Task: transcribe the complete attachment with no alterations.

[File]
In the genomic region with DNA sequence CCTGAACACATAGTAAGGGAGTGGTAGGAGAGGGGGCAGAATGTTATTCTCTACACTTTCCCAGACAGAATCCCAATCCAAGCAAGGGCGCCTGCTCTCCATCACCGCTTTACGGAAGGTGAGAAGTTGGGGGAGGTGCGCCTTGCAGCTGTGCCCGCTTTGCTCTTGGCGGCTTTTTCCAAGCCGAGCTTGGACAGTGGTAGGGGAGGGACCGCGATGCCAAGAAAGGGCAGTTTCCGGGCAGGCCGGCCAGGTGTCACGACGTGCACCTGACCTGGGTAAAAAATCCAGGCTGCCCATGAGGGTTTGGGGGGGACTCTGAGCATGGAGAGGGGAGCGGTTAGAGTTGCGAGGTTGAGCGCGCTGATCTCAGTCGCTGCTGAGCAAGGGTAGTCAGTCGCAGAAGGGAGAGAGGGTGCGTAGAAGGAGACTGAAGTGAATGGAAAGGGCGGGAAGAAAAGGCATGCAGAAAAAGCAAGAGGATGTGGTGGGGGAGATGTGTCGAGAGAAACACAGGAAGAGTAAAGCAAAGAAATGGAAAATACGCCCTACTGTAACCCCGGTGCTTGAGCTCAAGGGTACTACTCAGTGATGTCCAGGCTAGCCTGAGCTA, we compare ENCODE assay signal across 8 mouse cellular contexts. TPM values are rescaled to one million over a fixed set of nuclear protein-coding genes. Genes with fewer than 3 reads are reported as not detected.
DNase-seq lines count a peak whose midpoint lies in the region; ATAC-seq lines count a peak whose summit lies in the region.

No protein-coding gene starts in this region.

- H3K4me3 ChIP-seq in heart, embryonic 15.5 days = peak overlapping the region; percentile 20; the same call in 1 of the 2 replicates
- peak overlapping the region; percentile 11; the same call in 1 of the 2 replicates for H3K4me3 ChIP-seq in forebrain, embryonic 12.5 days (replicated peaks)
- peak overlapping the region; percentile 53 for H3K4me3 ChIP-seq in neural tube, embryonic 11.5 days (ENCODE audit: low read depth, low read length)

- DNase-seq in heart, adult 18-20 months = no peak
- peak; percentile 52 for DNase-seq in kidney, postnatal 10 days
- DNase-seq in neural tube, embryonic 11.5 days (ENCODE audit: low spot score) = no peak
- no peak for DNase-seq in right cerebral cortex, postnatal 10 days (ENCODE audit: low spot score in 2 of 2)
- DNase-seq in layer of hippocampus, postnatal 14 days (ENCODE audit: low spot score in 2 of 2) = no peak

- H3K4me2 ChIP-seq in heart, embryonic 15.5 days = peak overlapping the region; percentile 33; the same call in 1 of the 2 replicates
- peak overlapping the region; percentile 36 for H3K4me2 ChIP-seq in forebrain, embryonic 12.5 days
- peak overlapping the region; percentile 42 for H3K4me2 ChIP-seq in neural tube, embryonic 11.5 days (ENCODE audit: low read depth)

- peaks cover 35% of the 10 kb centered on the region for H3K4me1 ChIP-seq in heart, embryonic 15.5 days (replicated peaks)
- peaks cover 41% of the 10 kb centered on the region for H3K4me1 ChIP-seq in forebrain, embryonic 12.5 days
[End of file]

In the genomic region with DNA sequence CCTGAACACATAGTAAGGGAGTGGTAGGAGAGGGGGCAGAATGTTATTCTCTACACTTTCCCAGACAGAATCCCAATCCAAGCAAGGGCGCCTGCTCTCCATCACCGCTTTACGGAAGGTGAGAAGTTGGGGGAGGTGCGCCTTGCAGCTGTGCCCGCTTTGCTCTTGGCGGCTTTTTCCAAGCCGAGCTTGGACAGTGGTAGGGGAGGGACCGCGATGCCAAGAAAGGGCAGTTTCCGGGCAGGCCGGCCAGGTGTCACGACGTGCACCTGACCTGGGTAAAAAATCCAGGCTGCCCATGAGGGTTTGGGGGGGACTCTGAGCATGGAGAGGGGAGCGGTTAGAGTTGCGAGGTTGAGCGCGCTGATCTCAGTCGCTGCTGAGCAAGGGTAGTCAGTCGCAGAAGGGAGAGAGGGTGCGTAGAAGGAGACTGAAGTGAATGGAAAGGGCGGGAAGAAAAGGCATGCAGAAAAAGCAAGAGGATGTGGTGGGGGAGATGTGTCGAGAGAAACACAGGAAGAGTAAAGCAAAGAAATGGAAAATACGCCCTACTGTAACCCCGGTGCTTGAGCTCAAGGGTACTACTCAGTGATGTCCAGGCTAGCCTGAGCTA, we compare ENCODE assay signal across 8 mouse cellular contexts. TPM values are rescaled to one million over a fixed set of nuclear protein-coding genes. Genes with fewer than 3 reads are reported as not detected.
DNase-seq lines count a peak whose midpoint lies in the region; ATAC-seq lines count a peak whose summit lies in the region.

No protein-coding gene starts in this region.

- H3K4me3 ChIP-seq in heart, embryonic 15.5 days = peak overlapping the region; percentile 20; the same call in 1 of the 2 replicates
- peak overlapping the region; percentile 11; the same call in 1 of the 2 replicates for H3K4me3 ChIP-seq in forebrain, embryonic 12.5 days (replicated peaks)
- peak overlapping the region; percentile 53 for H3K4me3 ChIP-seq in neural tube, embryonic 11.5 days (ENCODE audit: low read depth, low read length)

- DNase-seq in heart, adult 18-20 months = no peak
- peak; percentile 52 for DNase-seq in kidney, postnatal 10 days
- DNase-seq in neural tube, embryonic 11.5 days (ENCODE audit: low spot score) = no peak
- no peak for DNase-seq in right cerebral cortex, postnatal 10 days (ENCODE audit: low spot score in 2 of 2)
- DNase-seq in layer of hippocampus, postnatal 14 days (ENCODE audit: low spot score in 2 of 2) = no peak

- H3K4me2 ChIP-seq in heart, embryonic 15.5 days = peak overlapping the region; percentile 33; the same call in 1 of the 2 replicates
- peak overlapping the region; percentile 36 for H3K4me2 ChIP-seq in forebrain, embryonic 12.5 days
- peak overlapping the region; percentile 42 for H3K4me2 ChIP-seq in neural tube, embryonic 11.5 days (ENCODE audit: low read depth)

- peaks cover 35% of the 10 kb centered on the region for H3K4me1 ChIP-seq in heart, embryonic 15.5 days (replicated peaks)
- peaks cover 41% of the 10 kb centered on the region for H3K4me1 ChIP-seq in forebrain, embryonic 12.5 days